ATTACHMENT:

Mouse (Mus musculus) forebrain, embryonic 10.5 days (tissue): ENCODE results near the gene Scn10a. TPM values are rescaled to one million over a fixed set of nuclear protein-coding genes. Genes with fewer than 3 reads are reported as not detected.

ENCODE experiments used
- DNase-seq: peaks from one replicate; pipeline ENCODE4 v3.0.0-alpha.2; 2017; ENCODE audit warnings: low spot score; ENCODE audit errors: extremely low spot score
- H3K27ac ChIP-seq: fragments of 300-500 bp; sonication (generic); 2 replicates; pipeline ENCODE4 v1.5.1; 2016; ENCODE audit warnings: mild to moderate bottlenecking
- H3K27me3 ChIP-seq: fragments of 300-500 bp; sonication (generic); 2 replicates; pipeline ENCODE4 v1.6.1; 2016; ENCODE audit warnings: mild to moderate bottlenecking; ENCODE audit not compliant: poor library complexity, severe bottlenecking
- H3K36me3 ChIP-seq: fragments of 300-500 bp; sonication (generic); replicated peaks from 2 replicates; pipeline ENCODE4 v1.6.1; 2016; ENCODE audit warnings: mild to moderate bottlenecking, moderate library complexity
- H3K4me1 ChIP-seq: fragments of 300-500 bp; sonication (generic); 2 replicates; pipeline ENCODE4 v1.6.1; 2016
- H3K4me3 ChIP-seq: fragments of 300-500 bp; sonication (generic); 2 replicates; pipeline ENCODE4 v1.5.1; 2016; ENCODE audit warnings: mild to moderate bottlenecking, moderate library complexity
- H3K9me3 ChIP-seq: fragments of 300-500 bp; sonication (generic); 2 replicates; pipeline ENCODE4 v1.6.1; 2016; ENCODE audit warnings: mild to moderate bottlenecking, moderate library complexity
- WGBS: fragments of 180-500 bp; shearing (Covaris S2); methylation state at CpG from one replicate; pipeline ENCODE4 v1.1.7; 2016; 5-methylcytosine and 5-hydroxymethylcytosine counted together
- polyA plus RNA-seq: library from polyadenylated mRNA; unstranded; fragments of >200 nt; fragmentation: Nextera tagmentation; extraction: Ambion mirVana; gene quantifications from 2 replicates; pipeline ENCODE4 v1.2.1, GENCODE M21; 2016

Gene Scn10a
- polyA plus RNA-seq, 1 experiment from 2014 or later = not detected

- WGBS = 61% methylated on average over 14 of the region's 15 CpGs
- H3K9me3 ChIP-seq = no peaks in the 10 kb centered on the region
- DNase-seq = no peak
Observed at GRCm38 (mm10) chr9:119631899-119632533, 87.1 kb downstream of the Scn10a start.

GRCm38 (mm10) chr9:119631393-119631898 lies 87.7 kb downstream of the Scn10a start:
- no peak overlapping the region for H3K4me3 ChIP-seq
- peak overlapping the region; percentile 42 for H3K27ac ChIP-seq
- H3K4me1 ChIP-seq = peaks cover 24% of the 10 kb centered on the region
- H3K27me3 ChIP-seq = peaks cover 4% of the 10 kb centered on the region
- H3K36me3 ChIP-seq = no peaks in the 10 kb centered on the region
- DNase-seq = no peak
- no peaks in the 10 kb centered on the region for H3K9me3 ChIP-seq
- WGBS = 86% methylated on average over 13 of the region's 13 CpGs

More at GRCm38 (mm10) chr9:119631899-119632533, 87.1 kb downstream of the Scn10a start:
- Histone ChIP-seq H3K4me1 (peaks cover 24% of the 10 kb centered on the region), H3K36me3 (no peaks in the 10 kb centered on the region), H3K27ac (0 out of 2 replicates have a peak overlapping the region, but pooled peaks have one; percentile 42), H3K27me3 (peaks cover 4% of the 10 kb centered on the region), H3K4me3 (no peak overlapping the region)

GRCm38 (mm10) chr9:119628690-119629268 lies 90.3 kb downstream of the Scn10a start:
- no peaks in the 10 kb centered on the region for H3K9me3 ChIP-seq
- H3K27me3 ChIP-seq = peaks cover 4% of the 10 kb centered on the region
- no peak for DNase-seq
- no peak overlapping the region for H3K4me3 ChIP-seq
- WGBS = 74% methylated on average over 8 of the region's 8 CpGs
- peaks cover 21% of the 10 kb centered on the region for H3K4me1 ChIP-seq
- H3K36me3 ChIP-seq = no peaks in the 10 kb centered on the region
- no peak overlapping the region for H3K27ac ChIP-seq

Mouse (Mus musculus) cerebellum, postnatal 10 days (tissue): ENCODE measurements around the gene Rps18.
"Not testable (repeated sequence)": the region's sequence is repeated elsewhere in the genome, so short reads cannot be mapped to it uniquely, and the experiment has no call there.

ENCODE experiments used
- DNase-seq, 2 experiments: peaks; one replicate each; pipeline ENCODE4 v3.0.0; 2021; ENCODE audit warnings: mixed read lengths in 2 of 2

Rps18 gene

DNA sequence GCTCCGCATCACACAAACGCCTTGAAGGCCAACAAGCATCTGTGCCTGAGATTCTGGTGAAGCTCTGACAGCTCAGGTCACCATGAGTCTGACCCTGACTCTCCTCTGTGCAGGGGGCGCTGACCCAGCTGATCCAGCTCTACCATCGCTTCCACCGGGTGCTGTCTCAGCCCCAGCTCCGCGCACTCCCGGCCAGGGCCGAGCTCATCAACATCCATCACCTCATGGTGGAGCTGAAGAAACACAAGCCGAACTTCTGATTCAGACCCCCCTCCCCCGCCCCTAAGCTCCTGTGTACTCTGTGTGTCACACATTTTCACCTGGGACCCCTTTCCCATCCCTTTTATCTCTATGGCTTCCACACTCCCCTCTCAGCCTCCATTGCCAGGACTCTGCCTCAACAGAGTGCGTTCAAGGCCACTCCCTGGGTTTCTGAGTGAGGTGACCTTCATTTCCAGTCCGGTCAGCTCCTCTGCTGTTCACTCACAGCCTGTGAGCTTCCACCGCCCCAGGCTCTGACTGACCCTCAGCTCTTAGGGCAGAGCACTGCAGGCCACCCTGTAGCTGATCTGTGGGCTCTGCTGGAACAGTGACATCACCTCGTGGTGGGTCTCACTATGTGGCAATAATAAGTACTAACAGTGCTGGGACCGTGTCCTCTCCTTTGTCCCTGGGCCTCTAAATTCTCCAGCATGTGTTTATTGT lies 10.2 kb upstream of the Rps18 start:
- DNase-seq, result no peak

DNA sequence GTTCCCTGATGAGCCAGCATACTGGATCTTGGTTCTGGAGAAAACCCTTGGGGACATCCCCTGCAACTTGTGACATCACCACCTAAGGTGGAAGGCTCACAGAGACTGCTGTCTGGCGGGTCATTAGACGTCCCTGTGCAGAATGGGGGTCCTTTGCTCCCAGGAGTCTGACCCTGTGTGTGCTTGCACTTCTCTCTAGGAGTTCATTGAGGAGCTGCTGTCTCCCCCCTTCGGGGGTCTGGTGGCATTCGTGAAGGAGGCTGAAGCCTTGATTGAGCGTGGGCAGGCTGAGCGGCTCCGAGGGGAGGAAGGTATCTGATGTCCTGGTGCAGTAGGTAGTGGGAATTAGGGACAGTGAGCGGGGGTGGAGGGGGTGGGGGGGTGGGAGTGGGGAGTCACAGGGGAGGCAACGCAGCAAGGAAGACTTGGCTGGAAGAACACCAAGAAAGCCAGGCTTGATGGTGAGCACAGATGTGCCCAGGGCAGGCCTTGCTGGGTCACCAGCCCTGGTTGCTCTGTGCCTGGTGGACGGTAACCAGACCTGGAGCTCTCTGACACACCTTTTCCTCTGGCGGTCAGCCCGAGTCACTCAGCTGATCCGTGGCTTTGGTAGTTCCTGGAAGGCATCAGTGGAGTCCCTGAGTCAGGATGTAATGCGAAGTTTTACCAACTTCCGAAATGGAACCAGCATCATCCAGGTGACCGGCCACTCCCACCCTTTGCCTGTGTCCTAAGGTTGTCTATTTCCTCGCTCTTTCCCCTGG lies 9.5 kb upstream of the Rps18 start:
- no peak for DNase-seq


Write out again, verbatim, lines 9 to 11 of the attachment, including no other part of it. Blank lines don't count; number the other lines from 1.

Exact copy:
- H3K9me3 ChIP-seq: fragments of 300-500 bp; sonication (generic); 2 replicates; pipeline ENCODE4 v1.6.1; 2016; ENCODE audit warnings: mild to moderate bottlenecking, moderate library complexity
- WGBS: fragments of 180-500 bp; shearing (Covaris S2); methylation state at CpG from one replicate; pipeline ENCODE4 v1.1.7; 2016; 5-methylcytosine and 5-hydroxymethylcytosine counted together
- polyA plus RNA-seq: library from polyadenylated mRNA; unstranded; fragments of >200 nt; fragmentation: Nextera tagmentation; extraction: Ambion mirVana; gene quantifications from 2 replicates; pipeline ENCODE4 v1.2.1, GENCODE M21; 2016